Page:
LAS VEGAS--FCC Chairman Tom Wheeler said his model for the way forward on net neutrality regulations is the way that the wireless industry has been regulated as common carriers under Title II of the Telecommunications Act, while abstaining from all but three key sections of that part of the law. Wheeler said that the FCC will seek to hold broadband providers to a legal standard of what is "just and reasonable" in evaluating whether their practices violate rules on transparency, discrimination and paid periodization.
Wheeler said the FCC is going to circulate a rulemaking to all its commissioners on Feb. 5 and vote on it Feb. 26.
During an on-stage interview here at the 2015 Consumer Electronics Show with Consumer Electronics Association President Gary Shapiro, Wheeler said that the net neutrality debate has forced the FCC to confront two challenges. One is how to make sure that innovators and consumers in the broadband economy have open access to networks. The other is to make sure the FCC is creating an environment that provides incentive for ISPs to invest in broadband networks.
Initially, the FCC, following a federal appeals court decision in January 2013 that largely struck down the FCC's 2010 net neutrality rules, pursued a path using Section 706 of the Telecommunications Act. The goal was determine which practices of broadband providers were "commercially reasonable" in connection to complying with net neutrality rules. However, Wheeler said "it became obvious that commercially reasonable could be interpreted as what is reasonable for the ISPs, not what is reasonable for the consumers or innovators. And that's the wrong question and the wrong answer."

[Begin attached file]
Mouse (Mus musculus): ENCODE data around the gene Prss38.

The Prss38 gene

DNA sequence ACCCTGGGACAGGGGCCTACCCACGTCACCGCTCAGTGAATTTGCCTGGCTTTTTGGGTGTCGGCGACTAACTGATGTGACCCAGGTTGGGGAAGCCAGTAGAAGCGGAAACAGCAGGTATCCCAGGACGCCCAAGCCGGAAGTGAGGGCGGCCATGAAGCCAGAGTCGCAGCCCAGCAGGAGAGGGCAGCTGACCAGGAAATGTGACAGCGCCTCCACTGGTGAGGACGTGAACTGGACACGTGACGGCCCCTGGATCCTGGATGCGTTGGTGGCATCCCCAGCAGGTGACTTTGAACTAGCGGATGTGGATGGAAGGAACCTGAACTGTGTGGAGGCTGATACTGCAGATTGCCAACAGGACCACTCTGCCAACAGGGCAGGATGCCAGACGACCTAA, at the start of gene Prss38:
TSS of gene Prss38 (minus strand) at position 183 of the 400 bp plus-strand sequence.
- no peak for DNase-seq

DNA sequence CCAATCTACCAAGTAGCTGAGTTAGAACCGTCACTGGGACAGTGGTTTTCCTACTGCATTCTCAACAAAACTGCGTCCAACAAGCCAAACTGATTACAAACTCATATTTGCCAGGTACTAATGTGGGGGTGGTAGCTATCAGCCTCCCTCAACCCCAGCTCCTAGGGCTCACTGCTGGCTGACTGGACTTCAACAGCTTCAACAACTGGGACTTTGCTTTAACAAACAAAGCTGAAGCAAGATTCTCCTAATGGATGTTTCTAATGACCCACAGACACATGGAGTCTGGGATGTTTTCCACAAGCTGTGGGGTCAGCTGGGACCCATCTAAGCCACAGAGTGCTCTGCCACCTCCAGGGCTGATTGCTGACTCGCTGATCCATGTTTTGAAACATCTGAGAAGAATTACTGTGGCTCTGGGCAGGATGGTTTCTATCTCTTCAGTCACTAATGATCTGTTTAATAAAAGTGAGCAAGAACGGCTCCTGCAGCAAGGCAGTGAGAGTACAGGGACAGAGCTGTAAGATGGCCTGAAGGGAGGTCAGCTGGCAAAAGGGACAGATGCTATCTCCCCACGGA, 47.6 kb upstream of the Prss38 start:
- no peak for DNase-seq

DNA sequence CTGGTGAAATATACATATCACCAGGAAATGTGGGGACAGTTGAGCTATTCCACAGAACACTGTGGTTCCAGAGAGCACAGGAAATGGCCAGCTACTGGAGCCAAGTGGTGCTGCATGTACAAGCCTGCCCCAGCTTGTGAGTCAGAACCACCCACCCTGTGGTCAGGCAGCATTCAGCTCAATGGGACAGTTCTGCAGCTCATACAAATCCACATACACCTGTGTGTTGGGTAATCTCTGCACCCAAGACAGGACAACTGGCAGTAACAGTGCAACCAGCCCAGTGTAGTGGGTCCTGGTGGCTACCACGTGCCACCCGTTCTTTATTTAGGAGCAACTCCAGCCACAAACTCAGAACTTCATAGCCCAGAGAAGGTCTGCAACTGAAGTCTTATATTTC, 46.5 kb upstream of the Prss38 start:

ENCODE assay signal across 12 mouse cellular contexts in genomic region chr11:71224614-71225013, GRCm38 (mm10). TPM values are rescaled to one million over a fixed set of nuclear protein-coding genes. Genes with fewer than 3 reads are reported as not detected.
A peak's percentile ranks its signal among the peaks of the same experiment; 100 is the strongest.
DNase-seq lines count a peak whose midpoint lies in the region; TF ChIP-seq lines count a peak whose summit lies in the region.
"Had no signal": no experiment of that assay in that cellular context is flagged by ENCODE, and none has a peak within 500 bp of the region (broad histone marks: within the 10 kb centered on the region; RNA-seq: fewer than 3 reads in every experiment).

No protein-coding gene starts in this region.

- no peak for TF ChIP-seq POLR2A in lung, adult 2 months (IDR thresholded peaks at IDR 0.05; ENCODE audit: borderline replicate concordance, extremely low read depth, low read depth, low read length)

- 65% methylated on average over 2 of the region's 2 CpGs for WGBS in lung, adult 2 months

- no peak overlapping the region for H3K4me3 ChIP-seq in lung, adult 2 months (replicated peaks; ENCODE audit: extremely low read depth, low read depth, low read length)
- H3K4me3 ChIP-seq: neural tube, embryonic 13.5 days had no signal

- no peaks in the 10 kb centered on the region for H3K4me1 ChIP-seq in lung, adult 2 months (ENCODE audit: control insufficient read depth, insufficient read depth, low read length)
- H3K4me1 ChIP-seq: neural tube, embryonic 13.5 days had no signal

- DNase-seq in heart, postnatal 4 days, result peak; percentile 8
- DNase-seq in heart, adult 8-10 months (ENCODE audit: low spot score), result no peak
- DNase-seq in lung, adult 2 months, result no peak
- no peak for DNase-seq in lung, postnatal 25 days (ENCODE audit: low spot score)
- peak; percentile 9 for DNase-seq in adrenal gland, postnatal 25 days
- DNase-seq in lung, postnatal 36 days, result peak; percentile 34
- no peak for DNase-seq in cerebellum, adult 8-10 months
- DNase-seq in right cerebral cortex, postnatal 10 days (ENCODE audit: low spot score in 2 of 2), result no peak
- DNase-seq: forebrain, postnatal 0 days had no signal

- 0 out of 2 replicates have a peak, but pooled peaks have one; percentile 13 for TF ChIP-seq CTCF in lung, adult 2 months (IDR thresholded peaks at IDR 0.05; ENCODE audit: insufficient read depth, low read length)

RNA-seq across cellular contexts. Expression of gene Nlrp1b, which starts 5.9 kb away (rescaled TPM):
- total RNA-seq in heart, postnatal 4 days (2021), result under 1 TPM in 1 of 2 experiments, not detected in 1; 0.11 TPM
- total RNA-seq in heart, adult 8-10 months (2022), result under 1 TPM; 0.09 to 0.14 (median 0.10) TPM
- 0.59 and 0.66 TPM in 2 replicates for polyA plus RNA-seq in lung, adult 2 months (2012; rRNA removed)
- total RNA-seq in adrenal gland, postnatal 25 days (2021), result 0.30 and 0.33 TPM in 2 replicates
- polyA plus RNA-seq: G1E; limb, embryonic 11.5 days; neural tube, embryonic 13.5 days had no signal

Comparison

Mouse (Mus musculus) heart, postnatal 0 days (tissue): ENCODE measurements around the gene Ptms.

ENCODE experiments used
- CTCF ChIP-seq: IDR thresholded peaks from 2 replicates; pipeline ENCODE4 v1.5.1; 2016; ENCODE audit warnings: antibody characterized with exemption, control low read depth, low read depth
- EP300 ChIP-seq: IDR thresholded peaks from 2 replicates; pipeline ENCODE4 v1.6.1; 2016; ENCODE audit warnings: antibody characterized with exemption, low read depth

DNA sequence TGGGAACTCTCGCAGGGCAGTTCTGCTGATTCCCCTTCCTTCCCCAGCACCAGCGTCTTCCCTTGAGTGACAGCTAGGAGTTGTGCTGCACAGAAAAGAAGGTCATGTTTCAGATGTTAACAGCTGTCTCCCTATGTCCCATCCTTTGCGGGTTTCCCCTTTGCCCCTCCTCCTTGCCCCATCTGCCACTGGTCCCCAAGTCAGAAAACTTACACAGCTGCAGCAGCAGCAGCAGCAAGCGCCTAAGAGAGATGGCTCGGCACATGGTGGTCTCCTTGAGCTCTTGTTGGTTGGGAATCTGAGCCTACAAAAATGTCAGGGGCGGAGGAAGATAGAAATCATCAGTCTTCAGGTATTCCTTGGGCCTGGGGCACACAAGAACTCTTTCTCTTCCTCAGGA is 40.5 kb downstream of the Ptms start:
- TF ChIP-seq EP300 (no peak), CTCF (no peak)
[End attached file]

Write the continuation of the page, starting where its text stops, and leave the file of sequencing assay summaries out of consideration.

As a result, starting last summer the FCC began investigating an approach using Title II, which would classify broadband providers as common carriers, as well as a hybrid approach. Then, when President Barack Obama in November came out in favor of the "strongest possible" net neutrality rules using Title II, the discussion heated up significantly, with net neutrality proponents urging a Title II approach and carriers and network infrastructure companies arguing against it. Broadband providers are currently treated as lightly regulated "information services" and not "telecommunications services" under Title II.
Wheeler said "we were headed down a path that was aiming for same kind of goals" as Obama, which was how does the FCC make sure that carriers' practices are just and reasonable while incentivizing ISPs to invest.
Wheeler noted that ISPs have said a Title II approach will chill investment, but the prospect of such rules has not stopped wireless carriers and other entities from bidding nearly $45 billion in the AWS-3 spectrum auction.
Wheeler said he thought of how, as head of CTIA in the 1990s, he helped negotiate the rules for how wireless carriers would be regulated. He noted that under Section 332 of the Telecommunications Act, wireless carriers are regulated as Title II common carriers, but crucially the FCC is instructed to forbear, or abstain, from "what are onerous provisions and inappropriate provisions," except for Sections 201, 202 and 208 of the law.
"Under that, in the last 20 years, the wireless industry has been monumentally successful" he said, as Title II-regulated companies.
Section 201 requires carriers to "furnish such communication service upon reasonable request therefor" and that "[a]ll charges, practices, classifications, and regulations for and in connection with such communication service, shall be just and reasonable, and any such charge, practice, classification, or regulation that is unjust or unreasonable is declared to be unlawful."